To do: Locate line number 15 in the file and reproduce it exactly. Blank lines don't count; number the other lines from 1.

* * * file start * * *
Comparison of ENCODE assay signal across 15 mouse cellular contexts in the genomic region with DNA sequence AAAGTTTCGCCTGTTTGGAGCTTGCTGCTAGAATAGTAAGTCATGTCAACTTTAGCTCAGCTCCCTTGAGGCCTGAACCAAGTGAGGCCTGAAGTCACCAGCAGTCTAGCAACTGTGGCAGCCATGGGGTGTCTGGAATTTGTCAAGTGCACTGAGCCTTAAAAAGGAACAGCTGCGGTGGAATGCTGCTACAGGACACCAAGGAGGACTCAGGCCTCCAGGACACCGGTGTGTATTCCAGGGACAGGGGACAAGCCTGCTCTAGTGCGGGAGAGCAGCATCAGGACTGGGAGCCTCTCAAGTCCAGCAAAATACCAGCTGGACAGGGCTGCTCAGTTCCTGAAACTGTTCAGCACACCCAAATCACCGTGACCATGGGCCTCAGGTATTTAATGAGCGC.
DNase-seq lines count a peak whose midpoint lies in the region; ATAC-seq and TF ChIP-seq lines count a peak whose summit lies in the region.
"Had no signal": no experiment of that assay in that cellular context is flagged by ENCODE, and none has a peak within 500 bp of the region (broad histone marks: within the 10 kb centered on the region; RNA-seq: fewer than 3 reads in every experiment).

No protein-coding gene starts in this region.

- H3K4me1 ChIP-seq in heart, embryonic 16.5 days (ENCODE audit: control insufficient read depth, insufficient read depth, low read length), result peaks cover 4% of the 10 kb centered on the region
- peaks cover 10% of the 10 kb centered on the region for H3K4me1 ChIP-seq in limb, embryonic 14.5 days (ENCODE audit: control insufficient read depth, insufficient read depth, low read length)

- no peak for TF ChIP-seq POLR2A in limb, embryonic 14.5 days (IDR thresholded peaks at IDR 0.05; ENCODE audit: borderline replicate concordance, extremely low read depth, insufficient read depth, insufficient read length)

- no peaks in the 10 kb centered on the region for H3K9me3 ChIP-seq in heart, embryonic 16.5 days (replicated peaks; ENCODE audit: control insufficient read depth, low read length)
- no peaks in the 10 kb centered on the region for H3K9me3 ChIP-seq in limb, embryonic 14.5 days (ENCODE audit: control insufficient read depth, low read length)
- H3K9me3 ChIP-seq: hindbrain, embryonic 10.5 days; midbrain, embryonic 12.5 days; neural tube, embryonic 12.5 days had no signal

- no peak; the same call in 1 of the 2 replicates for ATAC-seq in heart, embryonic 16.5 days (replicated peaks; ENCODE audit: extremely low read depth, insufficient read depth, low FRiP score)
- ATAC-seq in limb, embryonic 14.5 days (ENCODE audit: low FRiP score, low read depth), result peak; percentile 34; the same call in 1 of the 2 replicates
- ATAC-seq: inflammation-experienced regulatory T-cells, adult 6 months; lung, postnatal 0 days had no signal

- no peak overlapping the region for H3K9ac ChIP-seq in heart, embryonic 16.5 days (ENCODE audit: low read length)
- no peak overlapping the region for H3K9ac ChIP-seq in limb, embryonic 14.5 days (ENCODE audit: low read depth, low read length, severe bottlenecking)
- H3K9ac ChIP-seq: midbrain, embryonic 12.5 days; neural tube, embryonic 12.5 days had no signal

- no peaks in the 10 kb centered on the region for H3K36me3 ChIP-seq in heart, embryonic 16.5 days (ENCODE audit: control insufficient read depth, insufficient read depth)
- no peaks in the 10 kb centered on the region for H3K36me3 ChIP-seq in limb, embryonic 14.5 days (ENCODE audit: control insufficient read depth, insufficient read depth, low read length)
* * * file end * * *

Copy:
- no peak overlapping the region for H3K9ac ChIP-seq in limb, embryonic 14.5 days (ENCODE audit: low read depth, low read length, severe bottlenecking)